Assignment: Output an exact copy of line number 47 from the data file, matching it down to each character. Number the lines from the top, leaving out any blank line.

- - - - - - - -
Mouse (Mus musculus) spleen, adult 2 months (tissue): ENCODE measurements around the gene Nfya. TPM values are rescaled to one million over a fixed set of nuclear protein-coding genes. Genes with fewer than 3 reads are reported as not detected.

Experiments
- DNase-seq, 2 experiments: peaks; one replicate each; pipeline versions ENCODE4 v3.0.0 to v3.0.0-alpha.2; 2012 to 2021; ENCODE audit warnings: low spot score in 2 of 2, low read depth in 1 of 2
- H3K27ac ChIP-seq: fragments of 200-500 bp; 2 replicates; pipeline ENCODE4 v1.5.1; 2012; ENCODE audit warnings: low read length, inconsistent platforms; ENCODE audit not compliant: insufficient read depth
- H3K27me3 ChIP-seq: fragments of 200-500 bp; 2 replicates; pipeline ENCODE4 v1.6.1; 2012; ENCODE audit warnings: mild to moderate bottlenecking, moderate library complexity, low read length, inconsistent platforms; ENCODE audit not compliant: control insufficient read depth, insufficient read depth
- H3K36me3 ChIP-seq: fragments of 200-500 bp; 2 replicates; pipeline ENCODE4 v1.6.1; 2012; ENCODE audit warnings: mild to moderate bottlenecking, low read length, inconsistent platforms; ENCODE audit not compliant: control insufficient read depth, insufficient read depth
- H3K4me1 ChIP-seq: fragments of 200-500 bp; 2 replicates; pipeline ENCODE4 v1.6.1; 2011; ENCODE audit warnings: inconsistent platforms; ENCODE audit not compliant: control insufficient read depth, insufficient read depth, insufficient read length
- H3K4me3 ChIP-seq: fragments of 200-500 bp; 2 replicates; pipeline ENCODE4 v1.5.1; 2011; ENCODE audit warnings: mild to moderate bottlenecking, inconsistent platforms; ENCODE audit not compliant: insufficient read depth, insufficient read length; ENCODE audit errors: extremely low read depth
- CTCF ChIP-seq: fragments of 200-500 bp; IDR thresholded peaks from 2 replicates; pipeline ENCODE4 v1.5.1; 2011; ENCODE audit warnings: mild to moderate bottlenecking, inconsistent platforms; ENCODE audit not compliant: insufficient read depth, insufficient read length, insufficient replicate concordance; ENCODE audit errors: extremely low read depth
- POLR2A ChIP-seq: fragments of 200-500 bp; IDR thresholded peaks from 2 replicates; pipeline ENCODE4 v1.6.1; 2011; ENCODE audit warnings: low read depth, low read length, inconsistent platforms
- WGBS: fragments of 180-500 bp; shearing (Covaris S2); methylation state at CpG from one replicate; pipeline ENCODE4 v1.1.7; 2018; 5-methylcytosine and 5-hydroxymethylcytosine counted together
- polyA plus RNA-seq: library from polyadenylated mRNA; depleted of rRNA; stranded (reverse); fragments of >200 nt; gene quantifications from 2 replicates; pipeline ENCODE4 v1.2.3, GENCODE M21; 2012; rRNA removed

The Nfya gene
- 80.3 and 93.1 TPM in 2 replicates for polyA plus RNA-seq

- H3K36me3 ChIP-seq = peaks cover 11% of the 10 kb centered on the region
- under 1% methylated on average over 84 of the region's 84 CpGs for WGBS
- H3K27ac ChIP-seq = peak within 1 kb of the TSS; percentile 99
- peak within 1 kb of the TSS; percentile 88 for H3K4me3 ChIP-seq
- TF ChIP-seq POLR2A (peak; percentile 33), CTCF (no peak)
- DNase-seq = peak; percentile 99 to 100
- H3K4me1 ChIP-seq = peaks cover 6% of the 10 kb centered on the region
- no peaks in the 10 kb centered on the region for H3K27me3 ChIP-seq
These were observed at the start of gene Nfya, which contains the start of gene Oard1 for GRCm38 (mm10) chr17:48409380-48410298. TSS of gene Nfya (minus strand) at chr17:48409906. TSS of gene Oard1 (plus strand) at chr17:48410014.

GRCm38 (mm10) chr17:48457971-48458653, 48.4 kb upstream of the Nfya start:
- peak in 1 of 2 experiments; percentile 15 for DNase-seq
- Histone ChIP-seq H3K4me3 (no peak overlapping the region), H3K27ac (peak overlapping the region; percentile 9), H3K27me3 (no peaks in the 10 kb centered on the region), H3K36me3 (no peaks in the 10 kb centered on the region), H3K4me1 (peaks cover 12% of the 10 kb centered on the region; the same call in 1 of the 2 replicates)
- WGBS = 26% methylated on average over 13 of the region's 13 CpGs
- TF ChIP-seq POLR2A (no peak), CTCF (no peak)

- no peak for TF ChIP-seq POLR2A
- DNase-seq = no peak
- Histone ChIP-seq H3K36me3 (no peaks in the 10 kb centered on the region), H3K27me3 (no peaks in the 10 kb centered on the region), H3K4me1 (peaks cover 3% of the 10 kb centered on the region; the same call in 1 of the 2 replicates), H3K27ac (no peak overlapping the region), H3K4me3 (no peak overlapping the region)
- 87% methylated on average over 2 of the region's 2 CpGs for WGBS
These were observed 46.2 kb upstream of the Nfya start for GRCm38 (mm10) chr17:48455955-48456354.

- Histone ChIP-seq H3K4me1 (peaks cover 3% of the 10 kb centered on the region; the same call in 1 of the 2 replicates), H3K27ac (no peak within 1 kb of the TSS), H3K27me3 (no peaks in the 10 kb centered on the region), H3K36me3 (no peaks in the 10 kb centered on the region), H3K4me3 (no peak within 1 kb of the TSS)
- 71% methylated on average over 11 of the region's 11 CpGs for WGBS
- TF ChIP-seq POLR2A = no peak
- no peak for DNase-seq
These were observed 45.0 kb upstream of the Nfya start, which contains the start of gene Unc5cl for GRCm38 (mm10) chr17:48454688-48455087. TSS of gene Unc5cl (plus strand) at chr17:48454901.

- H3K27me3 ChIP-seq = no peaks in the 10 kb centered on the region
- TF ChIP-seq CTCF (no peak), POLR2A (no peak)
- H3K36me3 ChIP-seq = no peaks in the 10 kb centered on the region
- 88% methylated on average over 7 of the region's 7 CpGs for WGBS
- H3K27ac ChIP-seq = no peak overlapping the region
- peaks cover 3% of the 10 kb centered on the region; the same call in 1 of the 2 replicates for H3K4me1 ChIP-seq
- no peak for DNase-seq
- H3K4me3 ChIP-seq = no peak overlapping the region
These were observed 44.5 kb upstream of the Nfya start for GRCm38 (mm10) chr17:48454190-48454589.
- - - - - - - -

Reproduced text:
These were observed 44.5 kb upstream of the Nfya start for GRCm38 (mm10) chr17:48454190-48454589.